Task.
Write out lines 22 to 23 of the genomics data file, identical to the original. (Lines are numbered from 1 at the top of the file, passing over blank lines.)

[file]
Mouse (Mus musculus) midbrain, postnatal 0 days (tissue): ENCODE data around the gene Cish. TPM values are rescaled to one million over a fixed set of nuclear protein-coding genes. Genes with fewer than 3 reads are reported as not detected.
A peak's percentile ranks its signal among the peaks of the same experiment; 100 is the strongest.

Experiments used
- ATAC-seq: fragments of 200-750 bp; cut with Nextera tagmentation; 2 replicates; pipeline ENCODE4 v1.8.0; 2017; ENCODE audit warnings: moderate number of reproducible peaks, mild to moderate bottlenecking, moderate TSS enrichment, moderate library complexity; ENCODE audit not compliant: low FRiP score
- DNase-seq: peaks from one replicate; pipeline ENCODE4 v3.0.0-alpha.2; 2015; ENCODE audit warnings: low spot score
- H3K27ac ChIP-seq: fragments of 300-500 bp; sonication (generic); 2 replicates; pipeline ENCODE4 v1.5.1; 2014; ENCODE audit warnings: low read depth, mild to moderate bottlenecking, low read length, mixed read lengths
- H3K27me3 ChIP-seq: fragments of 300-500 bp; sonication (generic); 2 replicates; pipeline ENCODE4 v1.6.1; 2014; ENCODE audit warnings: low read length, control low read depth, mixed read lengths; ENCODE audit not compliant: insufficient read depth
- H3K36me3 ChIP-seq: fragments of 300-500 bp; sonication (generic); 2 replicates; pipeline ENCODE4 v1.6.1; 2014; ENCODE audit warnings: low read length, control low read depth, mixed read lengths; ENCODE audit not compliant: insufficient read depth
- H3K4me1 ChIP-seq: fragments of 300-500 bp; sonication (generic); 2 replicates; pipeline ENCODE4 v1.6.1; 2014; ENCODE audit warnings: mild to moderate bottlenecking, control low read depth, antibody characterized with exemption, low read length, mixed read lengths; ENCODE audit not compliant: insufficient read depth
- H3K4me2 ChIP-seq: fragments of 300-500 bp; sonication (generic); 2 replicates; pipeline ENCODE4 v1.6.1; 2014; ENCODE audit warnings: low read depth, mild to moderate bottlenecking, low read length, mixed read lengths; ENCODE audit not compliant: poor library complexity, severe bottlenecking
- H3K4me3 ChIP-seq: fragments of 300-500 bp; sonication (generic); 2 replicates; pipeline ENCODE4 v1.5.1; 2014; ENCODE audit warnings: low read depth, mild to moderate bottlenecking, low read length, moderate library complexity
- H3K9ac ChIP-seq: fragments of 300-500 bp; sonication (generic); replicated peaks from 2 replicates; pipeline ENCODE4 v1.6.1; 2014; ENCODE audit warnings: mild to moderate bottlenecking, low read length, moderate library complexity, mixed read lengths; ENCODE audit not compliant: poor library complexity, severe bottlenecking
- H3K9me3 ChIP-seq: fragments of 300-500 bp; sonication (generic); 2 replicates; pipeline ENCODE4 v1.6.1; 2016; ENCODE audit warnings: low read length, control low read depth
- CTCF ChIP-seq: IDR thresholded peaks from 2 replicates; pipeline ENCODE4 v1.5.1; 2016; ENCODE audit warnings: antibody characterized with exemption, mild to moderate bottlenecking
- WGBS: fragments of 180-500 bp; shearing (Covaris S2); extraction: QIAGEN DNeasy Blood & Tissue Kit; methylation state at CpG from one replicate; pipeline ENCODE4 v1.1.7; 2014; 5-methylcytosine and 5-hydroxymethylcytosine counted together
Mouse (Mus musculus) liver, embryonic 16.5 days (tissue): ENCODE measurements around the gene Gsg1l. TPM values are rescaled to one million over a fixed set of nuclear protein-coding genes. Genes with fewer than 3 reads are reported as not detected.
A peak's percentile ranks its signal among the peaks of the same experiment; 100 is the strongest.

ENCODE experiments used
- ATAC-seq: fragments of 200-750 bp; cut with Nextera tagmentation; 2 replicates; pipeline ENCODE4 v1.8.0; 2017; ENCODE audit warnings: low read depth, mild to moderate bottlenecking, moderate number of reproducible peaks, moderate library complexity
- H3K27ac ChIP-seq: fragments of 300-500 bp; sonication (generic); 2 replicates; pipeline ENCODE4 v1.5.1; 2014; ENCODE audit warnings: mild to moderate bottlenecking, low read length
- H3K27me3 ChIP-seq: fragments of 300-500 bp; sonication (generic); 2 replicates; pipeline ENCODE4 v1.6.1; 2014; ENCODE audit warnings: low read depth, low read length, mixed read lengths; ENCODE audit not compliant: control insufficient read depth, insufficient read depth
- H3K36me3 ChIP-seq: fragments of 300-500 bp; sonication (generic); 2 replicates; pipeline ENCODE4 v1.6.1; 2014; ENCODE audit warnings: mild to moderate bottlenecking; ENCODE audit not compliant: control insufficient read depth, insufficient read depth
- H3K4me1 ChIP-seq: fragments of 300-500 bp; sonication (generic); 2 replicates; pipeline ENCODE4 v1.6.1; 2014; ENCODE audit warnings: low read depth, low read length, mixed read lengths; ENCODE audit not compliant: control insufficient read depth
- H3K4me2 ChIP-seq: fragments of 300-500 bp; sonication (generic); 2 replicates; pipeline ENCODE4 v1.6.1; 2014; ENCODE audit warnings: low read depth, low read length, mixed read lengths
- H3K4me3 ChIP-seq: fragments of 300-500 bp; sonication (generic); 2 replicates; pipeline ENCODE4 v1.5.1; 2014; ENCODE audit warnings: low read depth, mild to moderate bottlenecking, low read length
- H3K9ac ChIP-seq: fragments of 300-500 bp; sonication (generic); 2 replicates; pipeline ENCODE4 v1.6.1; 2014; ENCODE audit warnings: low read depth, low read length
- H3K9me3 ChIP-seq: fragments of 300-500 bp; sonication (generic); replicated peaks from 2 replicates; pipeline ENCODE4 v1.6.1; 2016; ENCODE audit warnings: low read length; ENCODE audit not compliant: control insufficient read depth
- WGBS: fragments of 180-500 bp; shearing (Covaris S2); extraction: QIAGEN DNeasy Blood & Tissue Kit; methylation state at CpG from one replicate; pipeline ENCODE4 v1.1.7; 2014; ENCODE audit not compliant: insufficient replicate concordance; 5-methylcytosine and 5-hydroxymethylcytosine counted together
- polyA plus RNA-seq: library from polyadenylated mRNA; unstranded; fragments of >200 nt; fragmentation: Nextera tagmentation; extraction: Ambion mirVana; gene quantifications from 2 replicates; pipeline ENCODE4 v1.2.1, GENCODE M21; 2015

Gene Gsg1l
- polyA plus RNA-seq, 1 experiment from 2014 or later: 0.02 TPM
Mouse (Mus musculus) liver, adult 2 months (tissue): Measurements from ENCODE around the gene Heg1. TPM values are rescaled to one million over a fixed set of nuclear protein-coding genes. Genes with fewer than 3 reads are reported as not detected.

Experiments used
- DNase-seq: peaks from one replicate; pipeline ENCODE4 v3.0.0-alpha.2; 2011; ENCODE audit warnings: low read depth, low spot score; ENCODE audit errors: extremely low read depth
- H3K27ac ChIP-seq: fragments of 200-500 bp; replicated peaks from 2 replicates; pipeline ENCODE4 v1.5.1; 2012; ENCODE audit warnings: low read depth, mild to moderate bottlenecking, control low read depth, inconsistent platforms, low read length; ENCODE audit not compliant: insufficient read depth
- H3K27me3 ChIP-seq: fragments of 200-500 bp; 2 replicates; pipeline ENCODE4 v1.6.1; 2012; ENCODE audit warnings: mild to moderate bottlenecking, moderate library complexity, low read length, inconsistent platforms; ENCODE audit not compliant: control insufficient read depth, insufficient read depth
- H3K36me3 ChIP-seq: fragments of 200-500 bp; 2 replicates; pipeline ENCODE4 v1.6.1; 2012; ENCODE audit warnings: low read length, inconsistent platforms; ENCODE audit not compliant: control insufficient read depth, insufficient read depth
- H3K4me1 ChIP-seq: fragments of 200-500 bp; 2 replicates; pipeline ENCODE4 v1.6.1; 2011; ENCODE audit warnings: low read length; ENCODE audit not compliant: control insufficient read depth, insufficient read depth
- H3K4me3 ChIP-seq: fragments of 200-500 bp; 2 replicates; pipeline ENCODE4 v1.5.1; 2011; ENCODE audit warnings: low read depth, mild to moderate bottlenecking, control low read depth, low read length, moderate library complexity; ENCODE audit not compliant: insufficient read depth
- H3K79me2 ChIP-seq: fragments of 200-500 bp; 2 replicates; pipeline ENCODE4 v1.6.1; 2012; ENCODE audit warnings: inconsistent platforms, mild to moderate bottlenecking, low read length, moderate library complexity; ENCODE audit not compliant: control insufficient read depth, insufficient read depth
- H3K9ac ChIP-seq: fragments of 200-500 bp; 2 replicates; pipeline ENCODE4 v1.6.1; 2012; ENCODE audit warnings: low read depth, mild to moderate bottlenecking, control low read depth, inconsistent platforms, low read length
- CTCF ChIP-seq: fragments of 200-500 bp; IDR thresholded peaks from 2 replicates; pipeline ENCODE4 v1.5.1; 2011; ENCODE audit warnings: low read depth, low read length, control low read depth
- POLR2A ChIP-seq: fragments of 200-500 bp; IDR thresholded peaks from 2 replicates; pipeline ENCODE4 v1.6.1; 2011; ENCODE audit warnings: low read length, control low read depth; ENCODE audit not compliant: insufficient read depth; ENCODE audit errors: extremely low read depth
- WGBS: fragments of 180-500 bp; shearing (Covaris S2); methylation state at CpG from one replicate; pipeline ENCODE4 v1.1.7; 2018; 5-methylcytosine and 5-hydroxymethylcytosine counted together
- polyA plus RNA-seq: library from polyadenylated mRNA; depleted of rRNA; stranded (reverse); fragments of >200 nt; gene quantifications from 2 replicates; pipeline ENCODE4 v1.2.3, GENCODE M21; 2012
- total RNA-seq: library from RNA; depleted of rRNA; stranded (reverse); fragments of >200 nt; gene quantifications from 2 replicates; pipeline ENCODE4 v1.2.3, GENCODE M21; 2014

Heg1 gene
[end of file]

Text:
- H3K36me3 ChIP-seq: fragments of 300-500 bp; sonication (generic); 2 replicates; pipeline ENCODE4 v1.6.1; 2014; ENCODE audit warnings: mild to moderate bottlenecking; ENCODE audit not compliant: control insufficient read depth, insufficient read depth
- H3K4me1 ChIP-seq: fragments of 300-500 bp; sonication (generic); 2 replicates; pipeline ENCODE4 v1.6.1; 2014; ENCODE audit warnings: low read depth, low read length, mixed read lengths; ENCODE audit not compliant: control insufficient read depth